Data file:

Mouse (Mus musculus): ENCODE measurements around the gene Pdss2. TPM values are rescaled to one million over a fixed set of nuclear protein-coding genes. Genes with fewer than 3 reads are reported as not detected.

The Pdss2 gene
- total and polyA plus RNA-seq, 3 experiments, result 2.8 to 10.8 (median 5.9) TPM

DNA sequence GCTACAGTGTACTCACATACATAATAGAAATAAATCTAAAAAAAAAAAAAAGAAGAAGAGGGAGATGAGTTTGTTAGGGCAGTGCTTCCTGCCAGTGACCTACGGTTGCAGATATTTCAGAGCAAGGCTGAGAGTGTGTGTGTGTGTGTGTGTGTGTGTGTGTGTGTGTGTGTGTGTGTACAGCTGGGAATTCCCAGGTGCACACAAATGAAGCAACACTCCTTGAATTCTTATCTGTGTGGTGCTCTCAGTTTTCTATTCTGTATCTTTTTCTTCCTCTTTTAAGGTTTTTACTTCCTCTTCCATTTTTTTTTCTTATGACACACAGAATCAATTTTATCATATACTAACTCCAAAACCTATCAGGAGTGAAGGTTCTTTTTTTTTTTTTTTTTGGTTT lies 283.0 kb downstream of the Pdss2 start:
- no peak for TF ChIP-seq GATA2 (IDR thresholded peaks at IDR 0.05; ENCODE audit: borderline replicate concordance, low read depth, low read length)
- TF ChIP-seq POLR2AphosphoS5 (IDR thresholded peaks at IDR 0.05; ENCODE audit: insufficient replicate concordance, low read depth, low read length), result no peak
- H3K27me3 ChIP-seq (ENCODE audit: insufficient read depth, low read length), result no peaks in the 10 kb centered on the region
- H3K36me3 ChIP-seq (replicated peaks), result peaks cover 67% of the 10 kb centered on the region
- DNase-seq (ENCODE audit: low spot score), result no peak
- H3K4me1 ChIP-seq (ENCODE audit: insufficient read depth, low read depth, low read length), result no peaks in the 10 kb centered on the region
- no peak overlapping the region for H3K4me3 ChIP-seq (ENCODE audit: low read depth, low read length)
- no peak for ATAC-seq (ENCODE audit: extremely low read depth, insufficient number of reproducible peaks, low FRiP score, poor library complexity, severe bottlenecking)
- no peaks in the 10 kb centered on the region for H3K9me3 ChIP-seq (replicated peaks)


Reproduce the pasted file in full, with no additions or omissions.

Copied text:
Mouse (Mus musculus): ENCODE measurements around the gene Pdss2. TPM values are rescaled to one million over a fixed set of nuclear protein-coding genes. Genes with fewer than 3 reads are reported as not detected.

The Pdss2 gene
- total and polyA plus RNA-seq, 3 experiments, result 2.8 to 10.8 (median 5.9) TPM

DNA sequence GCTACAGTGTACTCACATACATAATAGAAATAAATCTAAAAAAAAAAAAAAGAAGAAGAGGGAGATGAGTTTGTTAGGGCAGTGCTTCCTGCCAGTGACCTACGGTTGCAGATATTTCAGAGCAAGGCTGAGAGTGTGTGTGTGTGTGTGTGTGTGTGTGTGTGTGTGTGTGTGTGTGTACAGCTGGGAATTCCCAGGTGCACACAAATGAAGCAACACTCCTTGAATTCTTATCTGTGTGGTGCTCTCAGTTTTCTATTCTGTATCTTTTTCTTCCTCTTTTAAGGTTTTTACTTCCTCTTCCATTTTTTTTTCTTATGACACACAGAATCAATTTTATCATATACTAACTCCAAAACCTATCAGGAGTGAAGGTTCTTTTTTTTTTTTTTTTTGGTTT lies 283.0 kb downstream of the Pdss2 start:
- no peak for TF ChIP-seq GATA2 (IDR thresholded peaks at IDR 0.05; ENCODE audit: borderline replicate concordance, low read depth, low read length)
- TF ChIP-seq POLR2AphosphoS5 (IDR thresholded peaks at IDR 0.05; ENCODE audit: insufficient replicate concordance, low read depth, low read length), result no peak
- H3K27me3 ChIP-seq (ENCODE audit: insufficient read depth, low read length), result no peaks in the 10 kb centered on the region
- H3K36me3 ChIP-seq (replicated peaks), result peaks cover 67% of the 10 kb centered on the region
- DNase-seq (ENCODE audit: low spot score), result no peak
- H3K4me1 ChIP-seq (ENCODE audit: insufficient read depth, low read depth, low read length), result no peaks in the 10 kb centered on the region
- no peak overlapping the region for H3K4me3 ChIP-seq (ENCODE audit: low read depth, low read length)
- no peak for ATAC-seq (ENCODE audit: extremely low read depth, insufficient number of reproducible peaks, low FRiP score, poor library complexity, severe bottlenecking)
- no peaks in the 10 kb centered on the region for H3K9me3 ChIP-seq (replicated peaks)